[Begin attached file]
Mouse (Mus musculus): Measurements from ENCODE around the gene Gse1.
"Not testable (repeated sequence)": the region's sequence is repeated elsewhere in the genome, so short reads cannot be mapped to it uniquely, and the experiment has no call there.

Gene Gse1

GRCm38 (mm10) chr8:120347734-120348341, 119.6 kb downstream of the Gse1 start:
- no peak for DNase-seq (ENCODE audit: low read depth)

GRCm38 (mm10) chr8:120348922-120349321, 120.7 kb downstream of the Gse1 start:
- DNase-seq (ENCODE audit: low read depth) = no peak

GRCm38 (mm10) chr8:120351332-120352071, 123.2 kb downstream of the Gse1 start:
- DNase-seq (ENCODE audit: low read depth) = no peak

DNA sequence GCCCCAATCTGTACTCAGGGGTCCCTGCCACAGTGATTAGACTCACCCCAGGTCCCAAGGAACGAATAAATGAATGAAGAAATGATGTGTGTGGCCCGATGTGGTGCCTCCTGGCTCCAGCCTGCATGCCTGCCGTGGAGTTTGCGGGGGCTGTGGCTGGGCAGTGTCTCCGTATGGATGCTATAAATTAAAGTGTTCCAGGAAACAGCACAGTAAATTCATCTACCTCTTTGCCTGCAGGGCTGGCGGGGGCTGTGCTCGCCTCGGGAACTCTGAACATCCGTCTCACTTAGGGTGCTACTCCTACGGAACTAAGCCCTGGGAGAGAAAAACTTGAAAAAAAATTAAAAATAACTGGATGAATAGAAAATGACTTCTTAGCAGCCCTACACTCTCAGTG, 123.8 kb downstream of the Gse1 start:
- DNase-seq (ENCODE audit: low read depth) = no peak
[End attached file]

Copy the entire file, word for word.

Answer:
Mouse (Mus musculus): Measurements from ENCODE around the gene Gse1.
"Not testable (repeated sequence)": the region's sequence is repeated elsewhere in the genome, so short reads cannot be mapped to it uniquely, and the experiment has no call there.

Gene Gse1

GRCm38 (mm10) chr8:120347734-120348341, 119.6 kb downstream of the Gse1 start:
- no peak for DNase-seq (ENCODE audit: low read depth)

GRCm38 (mm10) chr8:120348922-120349321, 120.7 kb downstream of the Gse1 start:
- DNase-seq (ENCODE audit: low read depth) = no peak

GRCm38 (mm10) chr8:120351332-120352071, 123.2 kb downstream of the Gse1 start:
- DNase-seq (ENCODE audit: low read depth) = no peak

DNA sequence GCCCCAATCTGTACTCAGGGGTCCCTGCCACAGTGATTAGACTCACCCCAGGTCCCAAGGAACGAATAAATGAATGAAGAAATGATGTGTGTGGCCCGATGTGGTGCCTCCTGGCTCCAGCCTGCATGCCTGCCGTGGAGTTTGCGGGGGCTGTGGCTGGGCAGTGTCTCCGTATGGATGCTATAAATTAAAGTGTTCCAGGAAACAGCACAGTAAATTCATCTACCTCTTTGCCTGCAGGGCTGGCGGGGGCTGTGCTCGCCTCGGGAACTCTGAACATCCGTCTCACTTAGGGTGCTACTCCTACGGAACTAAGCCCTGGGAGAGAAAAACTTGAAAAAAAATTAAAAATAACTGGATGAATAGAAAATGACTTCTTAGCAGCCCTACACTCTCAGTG, 123.8 kb downstream of the Gse1 start:
- DNase-seq (ENCODE audit: low read depth) = no peak